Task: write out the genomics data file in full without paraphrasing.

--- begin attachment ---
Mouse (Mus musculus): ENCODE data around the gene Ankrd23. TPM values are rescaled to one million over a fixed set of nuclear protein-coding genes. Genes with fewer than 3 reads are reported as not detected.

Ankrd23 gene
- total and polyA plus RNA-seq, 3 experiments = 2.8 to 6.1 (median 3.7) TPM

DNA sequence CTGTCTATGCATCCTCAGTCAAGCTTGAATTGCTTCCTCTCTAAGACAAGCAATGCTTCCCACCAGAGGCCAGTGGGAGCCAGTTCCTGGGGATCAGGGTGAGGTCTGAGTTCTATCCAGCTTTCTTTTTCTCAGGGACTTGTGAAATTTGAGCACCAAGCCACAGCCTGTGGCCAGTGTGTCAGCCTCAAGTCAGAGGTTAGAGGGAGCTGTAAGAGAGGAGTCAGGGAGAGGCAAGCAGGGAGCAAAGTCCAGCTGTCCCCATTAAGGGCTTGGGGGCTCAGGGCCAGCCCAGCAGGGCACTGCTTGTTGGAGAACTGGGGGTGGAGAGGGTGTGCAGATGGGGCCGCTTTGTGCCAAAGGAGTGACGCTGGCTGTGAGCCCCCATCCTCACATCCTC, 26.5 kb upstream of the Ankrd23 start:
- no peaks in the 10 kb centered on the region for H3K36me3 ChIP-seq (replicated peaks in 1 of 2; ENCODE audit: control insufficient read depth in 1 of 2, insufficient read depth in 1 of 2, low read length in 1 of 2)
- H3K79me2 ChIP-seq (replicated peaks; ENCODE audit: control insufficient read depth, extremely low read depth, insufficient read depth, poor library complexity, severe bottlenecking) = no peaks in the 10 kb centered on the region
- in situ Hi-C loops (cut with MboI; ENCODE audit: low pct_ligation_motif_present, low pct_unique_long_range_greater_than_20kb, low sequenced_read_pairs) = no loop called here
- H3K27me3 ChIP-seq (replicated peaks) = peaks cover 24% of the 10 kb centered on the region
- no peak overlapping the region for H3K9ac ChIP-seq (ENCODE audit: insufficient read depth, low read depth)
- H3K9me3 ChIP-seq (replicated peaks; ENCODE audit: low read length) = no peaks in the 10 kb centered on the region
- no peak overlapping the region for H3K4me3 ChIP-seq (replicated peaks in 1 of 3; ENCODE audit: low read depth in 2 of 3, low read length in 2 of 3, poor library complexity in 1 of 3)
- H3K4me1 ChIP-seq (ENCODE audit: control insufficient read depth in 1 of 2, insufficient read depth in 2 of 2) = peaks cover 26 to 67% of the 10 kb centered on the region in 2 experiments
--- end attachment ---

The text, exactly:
Mouse (Mus musculus): ENCODE data around the gene Ankrd23. TPM values are rescaled to one million over a fixed set of nuclear protein-coding genes. Genes with fewer than 3 reads are reported as not detected.

Ankrd23 gene
- total and polyA plus RNA-seq, 3 experiments = 2.8 to 6.1 (median 3.7) TPM

DNA sequence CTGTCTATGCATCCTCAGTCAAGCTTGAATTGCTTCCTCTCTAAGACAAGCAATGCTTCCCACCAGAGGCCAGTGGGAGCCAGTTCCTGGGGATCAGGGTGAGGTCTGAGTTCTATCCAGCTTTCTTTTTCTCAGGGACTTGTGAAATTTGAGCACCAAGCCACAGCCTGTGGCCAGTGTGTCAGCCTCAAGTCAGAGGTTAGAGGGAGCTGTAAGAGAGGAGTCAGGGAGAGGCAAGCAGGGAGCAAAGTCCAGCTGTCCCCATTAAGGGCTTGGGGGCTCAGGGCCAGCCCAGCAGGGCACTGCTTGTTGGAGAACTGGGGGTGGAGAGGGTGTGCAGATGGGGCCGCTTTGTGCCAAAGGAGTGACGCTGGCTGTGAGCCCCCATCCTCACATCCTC, 26.5 kb upstream of the Ankrd23 start:
- no peaks in the 10 kb centered on the region for H3K36me3 ChIP-seq (replicated peaks in 1 of 2; ENCODE audit: control insufficient read depth in 1 of 2, insufficient read depth in 1 of 2, low read length in 1 of 2)
- H3K79me2 ChIP-seq (replicated peaks; ENCODE audit: control insufficient read depth, extremely low read depth, insufficient read depth, poor library complexity, severe bottlenecking) = no peaks in the 10 kb centered on the region
- in situ Hi-C loops (cut with MboI; ENCODE audit: low pct_ligation_motif_present, low pct_unique_long_range_greater_than_20kb, low sequenced_read_pairs) = no loop called here
- H3K27me3 ChIP-seq (replicated peaks) = peaks cover 24% of the 10 kb centered on the region
- no peak overlapping the region for H3K9ac ChIP-seq (ENCODE audit: insufficient read depth, low read depth)
- H3K9me3 ChIP-seq (replicated peaks; ENCODE audit: low read length) = no peaks in the 10 kb centered on the region
- no peak overlapping the region for H3K4me3 ChIP-seq (replicated peaks in 1 of 3; ENCODE audit: low read depth in 2 of 3, low read length in 2 of 3, poor library complexity in 1 of 3)
- H3K4me1 ChIP-seq (ENCODE audit: control insufficient read depth in 1 of 2, insufficient read depth in 2 of 2) = peaks cover 26 to 67% of the 10 kb centered on the region in 2 experiments